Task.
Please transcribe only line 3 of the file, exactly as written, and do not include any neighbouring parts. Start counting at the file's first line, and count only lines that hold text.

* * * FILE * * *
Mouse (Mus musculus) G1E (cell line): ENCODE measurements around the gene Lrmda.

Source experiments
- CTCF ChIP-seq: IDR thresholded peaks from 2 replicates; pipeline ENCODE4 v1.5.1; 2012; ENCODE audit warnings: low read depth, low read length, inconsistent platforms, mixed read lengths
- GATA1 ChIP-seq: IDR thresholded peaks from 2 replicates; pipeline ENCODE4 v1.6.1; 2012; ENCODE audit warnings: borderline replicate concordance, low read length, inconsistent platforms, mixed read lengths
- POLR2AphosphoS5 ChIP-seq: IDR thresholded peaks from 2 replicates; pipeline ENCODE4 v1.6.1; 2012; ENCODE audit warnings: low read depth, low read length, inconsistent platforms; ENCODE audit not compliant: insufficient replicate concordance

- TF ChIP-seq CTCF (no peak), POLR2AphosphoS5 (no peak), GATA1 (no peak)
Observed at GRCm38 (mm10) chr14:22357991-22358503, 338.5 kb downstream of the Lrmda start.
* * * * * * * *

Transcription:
- CTCF ChIP-seq: IDR thresholded peaks from 2 replicates; pipeline ENCODE4 v1.5.1; 2012; ENCODE audit warnings: low read depth, low read length, inconsistent platforms, mixed read lengths